Almost French: Love and a New Life in Paris – a book written by Sarah Turnbull, it’s supposed to be a book about love, though her lover and future husband Frederic is almost missing from the story. His vague presence in the author’s thoughts (and heart??) is rather a pretext for calling this composition a “love story” than a…love story indeed.
Sarah Turnbull, an Australian television journalist, heads impulsively to Paris to stay with a French lawyer, on a whim, after she met him only twice in Bucharest, Romania. Wow! Is she one of those women who just go after a man without even blinking? Not wanting to know more about the man or about his behavior? What if he was a psychopath? Well, it turns out he was not (at least, nothing bad happened to her, not even publishing her book) so, I guess Frederic is just a good man.
Almost French: Love and a New Life in Paris – but where is the love story?
I missed the promised love story in the title in this book, although the circumstances were perfect for falling in love. Frederic seems to be rather a roommate for Sarah than a real lover, the interaction between them is lacking passion and connection. I wonder if it was Sarah Turnbull’s inability to fall in love at fault or she’s neither a good writer or a good story-teller. There is not excitement, affection, passion that accompany every love story (in Paris!) in the book. I wondered several times why they stayed together and the only answer that subtly pops-up from the story was because Sarah really wanted to live in Paris and it was a good deal for her to have a relation and stay at Frederic’s apartment (for free, probably).
At the end of Almost French: Love and a New Life in Paris I only got some immature impressions of what seems to be a pretty bad-mannered Australian woman. Everything must revolve around her in Paris and when it does not, “French people” are described in a bad light (especially French women).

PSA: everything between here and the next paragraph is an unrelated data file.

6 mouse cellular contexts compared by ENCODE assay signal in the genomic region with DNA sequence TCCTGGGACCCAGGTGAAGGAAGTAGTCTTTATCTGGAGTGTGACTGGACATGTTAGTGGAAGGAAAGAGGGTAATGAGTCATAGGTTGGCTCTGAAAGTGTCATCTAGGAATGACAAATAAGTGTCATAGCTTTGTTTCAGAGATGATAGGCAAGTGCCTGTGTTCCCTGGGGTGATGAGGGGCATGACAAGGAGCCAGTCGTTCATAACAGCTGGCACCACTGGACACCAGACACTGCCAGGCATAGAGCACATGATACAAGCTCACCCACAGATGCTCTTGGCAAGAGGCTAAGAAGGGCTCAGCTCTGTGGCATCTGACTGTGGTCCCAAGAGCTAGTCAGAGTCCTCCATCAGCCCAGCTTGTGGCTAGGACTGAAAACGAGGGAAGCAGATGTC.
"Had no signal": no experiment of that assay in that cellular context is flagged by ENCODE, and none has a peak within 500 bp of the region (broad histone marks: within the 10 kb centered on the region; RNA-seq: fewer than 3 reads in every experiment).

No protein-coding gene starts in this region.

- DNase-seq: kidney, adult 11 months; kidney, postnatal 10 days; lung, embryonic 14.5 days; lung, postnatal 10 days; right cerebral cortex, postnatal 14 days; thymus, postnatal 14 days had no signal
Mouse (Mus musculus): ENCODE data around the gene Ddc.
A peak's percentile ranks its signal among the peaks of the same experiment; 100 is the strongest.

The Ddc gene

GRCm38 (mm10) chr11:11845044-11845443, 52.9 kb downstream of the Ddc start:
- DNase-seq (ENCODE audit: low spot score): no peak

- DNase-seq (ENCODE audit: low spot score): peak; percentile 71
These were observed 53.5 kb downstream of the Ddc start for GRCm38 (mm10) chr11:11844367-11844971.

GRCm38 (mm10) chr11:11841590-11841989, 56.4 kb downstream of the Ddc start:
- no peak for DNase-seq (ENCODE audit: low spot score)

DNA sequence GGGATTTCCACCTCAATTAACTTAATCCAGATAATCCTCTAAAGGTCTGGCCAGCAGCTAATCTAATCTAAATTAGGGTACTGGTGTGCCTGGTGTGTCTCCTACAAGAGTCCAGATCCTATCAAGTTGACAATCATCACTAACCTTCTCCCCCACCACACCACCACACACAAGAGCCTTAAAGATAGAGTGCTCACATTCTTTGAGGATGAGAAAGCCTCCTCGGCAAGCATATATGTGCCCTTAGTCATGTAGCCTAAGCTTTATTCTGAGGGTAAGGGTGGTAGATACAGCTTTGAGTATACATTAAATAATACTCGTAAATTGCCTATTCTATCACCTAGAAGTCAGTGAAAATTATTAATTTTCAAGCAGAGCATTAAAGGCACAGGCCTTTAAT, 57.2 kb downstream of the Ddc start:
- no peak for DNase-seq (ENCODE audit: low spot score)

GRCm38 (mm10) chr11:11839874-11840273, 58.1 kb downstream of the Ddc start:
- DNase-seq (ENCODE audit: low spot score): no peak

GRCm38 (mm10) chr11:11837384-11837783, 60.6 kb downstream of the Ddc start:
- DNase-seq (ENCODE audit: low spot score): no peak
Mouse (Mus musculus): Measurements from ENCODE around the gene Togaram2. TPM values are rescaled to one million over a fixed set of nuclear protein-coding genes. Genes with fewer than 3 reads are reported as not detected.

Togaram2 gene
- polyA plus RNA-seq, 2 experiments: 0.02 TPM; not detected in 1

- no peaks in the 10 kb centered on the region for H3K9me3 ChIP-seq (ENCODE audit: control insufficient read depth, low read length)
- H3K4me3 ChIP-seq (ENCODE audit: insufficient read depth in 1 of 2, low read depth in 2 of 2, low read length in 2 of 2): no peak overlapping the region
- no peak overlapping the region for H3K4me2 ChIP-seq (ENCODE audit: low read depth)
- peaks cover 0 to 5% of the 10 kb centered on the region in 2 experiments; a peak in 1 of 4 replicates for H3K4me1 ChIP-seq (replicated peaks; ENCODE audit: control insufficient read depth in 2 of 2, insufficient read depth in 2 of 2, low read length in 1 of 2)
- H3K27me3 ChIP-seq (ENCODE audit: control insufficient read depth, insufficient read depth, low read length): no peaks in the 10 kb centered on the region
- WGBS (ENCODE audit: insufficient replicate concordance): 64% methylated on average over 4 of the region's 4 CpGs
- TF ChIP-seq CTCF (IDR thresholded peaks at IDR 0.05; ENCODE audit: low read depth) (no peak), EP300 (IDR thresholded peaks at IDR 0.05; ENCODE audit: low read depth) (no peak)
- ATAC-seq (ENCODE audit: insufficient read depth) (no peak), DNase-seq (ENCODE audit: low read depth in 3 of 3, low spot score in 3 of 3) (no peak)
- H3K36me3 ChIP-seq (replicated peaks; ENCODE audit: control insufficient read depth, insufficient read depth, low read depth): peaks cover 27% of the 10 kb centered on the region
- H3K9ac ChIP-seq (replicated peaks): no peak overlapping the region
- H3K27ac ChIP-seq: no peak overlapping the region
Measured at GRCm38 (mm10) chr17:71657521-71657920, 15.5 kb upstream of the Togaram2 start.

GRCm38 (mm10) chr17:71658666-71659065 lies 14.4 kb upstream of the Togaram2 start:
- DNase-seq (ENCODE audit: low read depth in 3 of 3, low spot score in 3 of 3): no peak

Sarah Turnbull only knows how to whine on about everything in Paris, from Frederic’s apartment, located in the lovely suburb of Levallois to such facts as French being too polite because at an elegant cocktail party they wait for their host to arrive before helping themselves with champagne!
French versus Australian people
She finds French people being so snobby and unwelcoming just because they did not overlook her bad manners and didn’t fall back on admiration at her sight!!! Besides that, it took her a year or two to decide that she really should try and learn some of the French language before get a job as a freelancer.
This book is written that way that helps only to widen the gap between the French and us Anglo-Saxons and I didn’t like that at all. And, ironically, does not help readers to have a good impression about Australian culture too. As a neutral reader (neither French, nor Australian), after reading this book, I remained under the impression that “Australian people” are lacking proper education. Never ever I read a book written by Sarah Turnbull.